House Bill 1001 would close the gap in school funding that resulted from miscalculations in the number of students attending public schools. The bills would let the state transfer up to $25 million this year and up to $75 million next year from a reserve fund to the state general fund, where it could then be distributed to districts. The bill also calls for a study of virtual education programs within school districts.


Senate Bill 172 would require public schools to offer computer science classes as an elective in high schools, as well as a part of the science curriculum for all K-12 students, by 2021. The bill also sets up a grant program to help pay for teacher training in computer science.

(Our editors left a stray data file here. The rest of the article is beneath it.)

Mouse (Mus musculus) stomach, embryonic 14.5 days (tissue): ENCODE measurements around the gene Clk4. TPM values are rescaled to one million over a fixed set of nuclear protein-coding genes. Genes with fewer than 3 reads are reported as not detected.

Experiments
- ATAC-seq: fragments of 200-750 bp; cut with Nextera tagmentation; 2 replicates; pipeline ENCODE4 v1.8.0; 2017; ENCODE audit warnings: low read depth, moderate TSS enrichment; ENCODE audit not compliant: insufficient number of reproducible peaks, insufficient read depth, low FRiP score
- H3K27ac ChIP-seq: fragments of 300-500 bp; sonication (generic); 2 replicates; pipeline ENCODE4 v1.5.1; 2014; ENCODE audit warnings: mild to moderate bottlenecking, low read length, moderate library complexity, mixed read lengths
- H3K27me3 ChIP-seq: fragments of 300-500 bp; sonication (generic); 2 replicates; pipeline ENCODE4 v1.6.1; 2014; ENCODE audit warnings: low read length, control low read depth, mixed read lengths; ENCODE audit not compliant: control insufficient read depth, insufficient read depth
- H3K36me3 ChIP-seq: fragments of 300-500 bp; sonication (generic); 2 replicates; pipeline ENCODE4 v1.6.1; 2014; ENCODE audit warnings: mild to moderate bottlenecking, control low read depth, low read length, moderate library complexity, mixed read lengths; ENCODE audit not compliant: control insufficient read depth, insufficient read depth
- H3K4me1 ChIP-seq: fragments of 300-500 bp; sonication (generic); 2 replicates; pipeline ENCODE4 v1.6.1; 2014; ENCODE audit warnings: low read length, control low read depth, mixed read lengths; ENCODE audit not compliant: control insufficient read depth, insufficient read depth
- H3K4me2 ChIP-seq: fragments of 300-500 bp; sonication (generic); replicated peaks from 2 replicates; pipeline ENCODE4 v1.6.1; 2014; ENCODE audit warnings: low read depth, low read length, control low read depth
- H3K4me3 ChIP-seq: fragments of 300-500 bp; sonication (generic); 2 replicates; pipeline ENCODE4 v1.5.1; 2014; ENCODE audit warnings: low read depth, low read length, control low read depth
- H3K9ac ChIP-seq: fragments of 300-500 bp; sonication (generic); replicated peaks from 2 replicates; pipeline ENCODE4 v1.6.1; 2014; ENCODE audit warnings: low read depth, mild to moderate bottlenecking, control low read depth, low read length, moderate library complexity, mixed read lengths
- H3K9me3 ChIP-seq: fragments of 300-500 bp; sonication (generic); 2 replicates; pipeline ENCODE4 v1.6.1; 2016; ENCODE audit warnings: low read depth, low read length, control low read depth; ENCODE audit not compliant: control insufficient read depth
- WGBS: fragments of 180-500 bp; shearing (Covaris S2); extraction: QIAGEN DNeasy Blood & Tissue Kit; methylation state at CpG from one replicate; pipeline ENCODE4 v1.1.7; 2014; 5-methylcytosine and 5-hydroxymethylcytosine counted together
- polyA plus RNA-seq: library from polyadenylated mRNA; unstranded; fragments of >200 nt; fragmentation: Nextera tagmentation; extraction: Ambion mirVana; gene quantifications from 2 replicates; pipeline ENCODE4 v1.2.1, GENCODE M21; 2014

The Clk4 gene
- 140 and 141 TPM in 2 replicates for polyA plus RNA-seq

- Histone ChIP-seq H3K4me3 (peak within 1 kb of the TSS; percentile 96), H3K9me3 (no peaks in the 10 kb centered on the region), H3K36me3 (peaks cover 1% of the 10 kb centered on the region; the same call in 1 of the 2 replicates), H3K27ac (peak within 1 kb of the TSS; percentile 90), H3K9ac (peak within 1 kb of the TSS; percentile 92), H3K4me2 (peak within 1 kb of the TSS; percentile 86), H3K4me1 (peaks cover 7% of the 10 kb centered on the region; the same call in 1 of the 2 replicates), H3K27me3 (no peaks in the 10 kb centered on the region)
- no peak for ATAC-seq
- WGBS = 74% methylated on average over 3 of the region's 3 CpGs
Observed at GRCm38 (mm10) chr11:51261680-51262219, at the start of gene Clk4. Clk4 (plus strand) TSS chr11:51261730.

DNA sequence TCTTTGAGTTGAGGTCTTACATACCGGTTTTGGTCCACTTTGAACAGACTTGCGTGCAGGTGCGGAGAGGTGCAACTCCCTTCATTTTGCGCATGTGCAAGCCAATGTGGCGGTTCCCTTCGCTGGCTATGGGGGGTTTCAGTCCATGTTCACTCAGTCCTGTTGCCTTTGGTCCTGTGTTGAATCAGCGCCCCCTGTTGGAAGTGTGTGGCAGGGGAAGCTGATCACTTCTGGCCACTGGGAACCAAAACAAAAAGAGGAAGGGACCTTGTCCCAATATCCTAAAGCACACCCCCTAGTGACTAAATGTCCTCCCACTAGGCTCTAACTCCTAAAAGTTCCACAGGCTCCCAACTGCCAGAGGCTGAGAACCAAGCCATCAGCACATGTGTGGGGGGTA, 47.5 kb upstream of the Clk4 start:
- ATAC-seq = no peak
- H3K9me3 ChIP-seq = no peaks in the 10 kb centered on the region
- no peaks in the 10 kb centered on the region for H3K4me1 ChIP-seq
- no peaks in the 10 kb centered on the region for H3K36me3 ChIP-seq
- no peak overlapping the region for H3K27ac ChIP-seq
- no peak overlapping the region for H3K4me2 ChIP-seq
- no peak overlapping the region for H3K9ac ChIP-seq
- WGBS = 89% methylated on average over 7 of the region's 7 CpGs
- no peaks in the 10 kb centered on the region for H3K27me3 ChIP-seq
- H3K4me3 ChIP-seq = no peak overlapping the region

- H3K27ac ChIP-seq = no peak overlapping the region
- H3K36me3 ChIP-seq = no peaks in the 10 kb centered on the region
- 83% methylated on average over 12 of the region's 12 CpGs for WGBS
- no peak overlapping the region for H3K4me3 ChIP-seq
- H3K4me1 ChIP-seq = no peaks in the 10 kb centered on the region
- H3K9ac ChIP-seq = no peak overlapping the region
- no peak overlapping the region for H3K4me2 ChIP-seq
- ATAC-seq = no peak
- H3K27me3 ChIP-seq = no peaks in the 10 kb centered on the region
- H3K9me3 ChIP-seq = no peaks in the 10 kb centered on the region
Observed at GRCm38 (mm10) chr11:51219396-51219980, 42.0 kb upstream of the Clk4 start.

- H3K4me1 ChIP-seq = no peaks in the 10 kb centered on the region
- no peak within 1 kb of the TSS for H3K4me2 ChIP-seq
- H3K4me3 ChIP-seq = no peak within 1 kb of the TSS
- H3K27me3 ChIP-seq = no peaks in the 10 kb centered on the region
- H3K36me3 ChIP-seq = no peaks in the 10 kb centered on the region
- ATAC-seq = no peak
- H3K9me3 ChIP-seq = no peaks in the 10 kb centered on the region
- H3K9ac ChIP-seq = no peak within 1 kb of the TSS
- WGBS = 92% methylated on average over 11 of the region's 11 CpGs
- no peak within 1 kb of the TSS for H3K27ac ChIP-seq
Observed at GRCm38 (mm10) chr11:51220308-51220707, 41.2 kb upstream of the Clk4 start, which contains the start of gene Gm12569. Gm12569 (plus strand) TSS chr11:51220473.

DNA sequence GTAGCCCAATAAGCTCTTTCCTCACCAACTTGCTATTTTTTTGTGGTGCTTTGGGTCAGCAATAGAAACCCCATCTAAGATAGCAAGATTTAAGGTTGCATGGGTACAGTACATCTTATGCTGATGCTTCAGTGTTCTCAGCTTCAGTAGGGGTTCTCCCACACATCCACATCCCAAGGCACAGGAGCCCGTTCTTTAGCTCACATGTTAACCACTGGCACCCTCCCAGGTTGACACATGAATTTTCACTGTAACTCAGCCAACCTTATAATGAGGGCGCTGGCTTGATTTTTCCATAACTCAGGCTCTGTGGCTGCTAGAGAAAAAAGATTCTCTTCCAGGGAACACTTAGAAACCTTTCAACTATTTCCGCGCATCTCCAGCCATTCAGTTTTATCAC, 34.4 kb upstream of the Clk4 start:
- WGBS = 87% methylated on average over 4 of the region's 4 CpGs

Senate Bill 297 would require schools to include “employability skills,” also known as “soft skills,” in their curriculums. The idea for the bill came from David Freitas, a member of the state board of education.

Senate Bill 65 would require school districts to let parents examine any instructional materials dealing with sex education. It would also require schools to send out consent forms for sex ed classes, where parents could then opt students out of the class. If they do not, the students would still receive instruction.

House Bill 1399 would require the state board to create elementary teacher licenses in math and science. It would also require the state education department to create an incentive program to reward teachers who earn the content area licenses.